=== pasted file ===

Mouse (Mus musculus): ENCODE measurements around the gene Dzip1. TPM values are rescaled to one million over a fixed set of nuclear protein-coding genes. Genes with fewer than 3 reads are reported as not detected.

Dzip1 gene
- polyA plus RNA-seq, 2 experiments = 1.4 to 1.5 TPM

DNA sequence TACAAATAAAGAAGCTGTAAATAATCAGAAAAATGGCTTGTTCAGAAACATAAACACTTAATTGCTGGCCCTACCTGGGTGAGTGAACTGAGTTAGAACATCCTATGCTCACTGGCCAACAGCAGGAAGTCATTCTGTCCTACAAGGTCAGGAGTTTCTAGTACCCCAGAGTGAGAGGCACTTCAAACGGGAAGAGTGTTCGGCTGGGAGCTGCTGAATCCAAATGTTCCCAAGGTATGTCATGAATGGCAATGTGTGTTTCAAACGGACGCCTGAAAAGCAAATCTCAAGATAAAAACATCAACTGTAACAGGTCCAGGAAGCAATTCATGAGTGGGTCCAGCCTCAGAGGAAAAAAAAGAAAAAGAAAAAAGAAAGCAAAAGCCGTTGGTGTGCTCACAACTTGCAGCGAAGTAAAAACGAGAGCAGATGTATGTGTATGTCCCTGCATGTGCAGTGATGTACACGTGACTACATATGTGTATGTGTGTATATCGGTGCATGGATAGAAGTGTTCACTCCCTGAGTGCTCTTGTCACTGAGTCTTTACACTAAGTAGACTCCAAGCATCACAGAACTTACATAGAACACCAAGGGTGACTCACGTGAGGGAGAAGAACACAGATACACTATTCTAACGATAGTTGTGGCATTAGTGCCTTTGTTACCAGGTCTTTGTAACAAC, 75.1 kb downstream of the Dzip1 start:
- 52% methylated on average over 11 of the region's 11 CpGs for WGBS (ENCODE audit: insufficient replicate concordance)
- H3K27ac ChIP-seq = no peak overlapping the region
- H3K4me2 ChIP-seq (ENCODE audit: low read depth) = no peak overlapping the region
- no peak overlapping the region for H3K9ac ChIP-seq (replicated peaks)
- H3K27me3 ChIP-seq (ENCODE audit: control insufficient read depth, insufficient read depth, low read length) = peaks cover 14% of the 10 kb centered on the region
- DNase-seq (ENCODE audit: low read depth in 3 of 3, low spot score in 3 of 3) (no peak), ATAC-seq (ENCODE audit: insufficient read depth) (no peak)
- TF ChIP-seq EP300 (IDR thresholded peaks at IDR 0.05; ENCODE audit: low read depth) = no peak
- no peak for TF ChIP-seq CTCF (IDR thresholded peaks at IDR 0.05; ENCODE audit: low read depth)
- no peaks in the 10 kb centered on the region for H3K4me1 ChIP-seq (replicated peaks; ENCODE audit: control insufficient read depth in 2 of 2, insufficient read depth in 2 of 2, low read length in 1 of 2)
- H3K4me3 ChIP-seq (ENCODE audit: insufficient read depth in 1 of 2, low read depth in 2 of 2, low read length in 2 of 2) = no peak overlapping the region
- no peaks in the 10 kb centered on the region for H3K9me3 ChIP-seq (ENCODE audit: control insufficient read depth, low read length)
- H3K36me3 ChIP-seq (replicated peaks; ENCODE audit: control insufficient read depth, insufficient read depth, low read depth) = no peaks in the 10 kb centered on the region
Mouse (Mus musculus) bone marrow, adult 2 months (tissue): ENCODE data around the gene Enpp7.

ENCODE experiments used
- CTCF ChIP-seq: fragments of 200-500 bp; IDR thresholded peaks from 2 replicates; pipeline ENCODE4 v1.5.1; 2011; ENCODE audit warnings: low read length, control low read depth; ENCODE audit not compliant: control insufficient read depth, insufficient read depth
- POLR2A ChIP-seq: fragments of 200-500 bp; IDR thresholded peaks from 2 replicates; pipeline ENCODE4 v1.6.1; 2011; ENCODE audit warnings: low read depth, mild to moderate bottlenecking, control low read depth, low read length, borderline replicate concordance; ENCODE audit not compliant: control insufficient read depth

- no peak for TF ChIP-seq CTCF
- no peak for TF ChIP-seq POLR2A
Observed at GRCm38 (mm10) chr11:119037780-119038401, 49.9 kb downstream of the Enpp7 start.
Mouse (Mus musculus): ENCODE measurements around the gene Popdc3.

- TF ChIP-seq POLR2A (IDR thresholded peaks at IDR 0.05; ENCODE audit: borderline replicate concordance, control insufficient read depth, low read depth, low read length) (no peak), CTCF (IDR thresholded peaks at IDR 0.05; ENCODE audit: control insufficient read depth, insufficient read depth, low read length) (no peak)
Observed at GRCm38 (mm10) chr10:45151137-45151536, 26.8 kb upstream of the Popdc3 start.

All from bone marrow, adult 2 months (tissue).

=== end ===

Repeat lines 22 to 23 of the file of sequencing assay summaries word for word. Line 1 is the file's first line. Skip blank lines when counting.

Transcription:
- no peak for TF ChIP-seq POLR2A
Observed at GRCm38 (mm10) chr11:119037780-119038401, 49.9 kb downstream of the Enpp7 start.